Communication mistakes — commanding

“You have to do it immediately!”, “Go home right now!”, are messages based on force and aggression. Many people believe in their effect, but in the long run they can lead to very negative consequences. Creating conflict with the other person, lowering their self-esteem, or causing rebellion on their part are just some of the behaviors that forcing obedience on someone can cause.

Communication mistakes — threatening

Threatening the other person with negative consequences if he or she behaves this way and not that way is a quick method of creating tension between you, a negative atmosphere, and in the long run, conflict. Using statements like “You’ll do this or…” is an effort to gain control over the interlocutor, in an extremely unhealthy and toxic way.

Communication mistakes — moralizing

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Moralizing, i.e. telling people how they should behave, most often citing arguments related to a particular view, ideology or one’s own moral code, is not a good way to carry on a conversation with another person. Sentences that begin with words such as “You should,” “This is the right thing to do,” “This is the right thing to do,” can cause anxiety and guilt in the interlocutor and make him or her unable to honestly express his or her emotions.

Communication mistakes — questioning

Asking too many questions (especially closed questions, i.e. questions to which we usually answer “yes” or “no”), and introducing an atmosphere of “interrogation” during a conversation with another person, will rarely make him feel comfortable with you. On the contrary: this type of behavior can make the interlocutor feel anxious and cause him or her to adopt a defensive posture, and not be able to open up during the conversation.

Communication mistakes — giving advice

Helping the other person resolve conflict situations should always be based on one simple rule: don’t give advice until someone directly asks you what you would do in their place. Remember that you are not able to ‘get into the skin’ of your interlocutor, and you will never have the whole picture of the situation. In addition, suggesting what decision the other person should make is taking on a great deal of responsibility. “You should do so…” or “As I would have done a long time ago in your place…” is unlikely to help the interlocutor solve the problem, and instead may be perceived negatively by him.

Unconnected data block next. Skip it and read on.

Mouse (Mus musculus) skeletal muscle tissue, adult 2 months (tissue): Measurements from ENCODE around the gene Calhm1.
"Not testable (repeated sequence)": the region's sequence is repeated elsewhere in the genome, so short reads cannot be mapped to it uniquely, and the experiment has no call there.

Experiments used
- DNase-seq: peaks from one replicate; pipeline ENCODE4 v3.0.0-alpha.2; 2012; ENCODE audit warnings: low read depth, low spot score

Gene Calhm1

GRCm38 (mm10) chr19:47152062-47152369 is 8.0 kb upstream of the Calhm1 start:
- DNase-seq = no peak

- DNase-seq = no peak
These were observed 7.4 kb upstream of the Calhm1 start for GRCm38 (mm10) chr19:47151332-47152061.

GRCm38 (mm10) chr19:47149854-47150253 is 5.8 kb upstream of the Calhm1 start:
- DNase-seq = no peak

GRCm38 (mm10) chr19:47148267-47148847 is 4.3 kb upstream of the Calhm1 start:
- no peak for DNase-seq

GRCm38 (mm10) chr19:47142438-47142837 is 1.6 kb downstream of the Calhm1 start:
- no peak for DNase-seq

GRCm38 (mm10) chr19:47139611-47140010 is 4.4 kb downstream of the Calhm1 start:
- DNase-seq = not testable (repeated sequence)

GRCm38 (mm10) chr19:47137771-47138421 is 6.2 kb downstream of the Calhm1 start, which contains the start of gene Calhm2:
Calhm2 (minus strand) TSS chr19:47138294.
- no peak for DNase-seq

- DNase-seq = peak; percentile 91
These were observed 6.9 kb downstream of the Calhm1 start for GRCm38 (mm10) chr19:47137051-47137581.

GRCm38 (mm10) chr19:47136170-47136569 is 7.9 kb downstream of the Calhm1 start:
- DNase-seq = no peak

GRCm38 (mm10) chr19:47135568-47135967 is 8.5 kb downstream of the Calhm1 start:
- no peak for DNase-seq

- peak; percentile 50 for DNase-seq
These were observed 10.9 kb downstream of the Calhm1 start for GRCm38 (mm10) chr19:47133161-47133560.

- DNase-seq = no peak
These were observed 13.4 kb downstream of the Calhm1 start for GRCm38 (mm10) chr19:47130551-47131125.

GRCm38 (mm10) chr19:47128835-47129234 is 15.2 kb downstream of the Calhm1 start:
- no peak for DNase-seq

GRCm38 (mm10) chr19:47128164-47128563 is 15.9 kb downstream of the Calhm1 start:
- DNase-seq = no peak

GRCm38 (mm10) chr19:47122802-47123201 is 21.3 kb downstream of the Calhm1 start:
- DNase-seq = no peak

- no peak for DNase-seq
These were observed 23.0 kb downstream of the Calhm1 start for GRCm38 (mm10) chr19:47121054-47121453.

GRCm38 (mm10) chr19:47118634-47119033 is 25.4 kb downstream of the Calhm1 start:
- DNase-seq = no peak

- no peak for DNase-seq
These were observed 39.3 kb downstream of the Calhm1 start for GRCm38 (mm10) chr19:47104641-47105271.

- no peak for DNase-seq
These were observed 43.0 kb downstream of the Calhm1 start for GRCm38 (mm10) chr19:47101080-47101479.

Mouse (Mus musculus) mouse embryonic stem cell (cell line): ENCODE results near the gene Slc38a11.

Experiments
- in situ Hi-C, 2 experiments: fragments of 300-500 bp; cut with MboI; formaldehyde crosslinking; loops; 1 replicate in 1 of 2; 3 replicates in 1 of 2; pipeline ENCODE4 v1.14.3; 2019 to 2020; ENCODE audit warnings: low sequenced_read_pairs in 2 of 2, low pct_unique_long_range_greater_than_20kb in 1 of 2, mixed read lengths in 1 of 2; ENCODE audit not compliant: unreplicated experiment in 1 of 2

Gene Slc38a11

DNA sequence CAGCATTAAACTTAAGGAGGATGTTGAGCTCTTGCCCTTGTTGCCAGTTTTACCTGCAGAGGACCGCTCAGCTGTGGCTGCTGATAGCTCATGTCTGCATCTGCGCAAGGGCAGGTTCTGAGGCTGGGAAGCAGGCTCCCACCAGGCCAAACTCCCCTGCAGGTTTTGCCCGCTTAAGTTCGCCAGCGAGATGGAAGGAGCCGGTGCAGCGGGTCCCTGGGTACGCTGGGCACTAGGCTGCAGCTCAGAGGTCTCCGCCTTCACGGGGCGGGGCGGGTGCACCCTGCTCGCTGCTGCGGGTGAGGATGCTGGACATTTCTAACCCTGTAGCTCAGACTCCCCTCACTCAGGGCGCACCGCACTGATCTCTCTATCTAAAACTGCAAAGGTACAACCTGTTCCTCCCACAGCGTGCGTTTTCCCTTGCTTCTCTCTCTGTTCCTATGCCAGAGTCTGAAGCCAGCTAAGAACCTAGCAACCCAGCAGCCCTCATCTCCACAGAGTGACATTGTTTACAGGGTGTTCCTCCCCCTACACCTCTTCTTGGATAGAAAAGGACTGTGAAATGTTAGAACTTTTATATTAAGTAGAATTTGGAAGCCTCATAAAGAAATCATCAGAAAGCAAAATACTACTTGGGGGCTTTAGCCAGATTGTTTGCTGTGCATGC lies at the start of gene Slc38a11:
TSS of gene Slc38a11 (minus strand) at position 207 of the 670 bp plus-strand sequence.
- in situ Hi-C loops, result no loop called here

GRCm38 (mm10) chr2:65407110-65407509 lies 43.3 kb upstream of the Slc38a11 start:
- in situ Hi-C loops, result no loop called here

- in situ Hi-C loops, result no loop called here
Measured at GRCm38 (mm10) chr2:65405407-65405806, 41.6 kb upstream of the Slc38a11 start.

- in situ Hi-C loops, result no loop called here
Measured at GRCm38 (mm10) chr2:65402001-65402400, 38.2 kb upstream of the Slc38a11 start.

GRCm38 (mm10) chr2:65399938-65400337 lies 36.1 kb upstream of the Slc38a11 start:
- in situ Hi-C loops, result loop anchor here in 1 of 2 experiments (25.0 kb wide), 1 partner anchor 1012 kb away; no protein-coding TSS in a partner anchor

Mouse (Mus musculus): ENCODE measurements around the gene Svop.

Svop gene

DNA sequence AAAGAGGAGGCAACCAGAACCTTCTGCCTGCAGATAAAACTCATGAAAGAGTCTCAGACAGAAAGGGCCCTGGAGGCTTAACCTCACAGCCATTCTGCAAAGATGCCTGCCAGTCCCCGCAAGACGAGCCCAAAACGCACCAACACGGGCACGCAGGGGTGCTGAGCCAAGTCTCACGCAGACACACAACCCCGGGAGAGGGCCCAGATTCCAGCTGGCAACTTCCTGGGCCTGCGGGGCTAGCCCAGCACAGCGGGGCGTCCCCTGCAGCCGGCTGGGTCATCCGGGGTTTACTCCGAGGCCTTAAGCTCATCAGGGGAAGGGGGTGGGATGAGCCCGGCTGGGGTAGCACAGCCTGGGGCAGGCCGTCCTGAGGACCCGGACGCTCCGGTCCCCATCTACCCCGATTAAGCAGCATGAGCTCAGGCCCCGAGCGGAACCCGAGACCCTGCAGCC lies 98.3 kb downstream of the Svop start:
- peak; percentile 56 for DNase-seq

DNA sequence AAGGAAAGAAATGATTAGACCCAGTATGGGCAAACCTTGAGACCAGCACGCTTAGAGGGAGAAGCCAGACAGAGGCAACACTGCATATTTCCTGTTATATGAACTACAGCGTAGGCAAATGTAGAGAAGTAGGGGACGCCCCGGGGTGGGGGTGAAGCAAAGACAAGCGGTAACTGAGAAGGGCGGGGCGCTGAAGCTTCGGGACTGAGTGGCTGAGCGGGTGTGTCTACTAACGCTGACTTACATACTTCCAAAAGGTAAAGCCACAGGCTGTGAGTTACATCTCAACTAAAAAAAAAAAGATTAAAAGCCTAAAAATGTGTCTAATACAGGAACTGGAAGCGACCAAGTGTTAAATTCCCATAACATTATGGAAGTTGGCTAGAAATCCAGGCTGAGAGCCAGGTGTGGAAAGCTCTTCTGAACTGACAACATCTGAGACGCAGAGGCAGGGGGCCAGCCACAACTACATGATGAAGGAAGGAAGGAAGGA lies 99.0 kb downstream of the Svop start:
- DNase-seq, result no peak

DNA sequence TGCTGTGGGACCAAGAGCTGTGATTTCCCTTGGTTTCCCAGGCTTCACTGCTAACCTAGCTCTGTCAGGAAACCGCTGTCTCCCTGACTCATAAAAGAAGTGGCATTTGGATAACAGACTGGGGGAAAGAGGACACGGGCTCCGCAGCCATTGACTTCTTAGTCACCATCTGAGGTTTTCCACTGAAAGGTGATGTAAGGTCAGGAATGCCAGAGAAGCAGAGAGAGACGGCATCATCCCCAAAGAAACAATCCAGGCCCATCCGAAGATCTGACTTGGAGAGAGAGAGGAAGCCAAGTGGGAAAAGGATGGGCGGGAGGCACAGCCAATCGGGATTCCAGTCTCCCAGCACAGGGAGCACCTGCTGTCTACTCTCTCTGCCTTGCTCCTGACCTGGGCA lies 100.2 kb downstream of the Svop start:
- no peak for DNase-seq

Communication mistakes — distraction

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“There’s nothing to worry about,” “I have it worse,” “Listen to what happened to me,” or “Let’s not go back to that,” is a quick way to devalue the emotions felt by the interlocutor. These types of reactions are most often due to a lack of ability to listen to the other person, or problems with empathy.

Communication mistakes — logical arguing

Logical arguing is a good way to have a strictly scientific discussion, but it can have a very negative effect if used against an interlocutor who is consumed by emotions. During a conflict or crisis situation, which the other person is experiencing on a very emotional level, appealing to logical arguments can cause anger in the other person and inflame the whole situation. “If you hadn’t bought an expensive watch, we wouldn’t be in financial trouble,” is an example of a sentence that no one would probably want to hear in an upsetting moment.

Communication mistakes — appeasement / reassuring

Often the natural reaction to negative emotions projected by the other person is to want to calm them down as quickly as possible. “Calm down,” “Don’t worry,” “Everything will be fine,” or “There’s no need to experience this way,” are messages that may seem helpful to us when someone can’t handle the situation or is simply feeling sorry for us. Unfortunately, these types of requests to contain the emotions felt by the other person usually will not have the desired effect. The interlocutor may feel that his or her feelings are unwanted or devalued, and shut down instead of continuing the conversation and finding real comfort in it.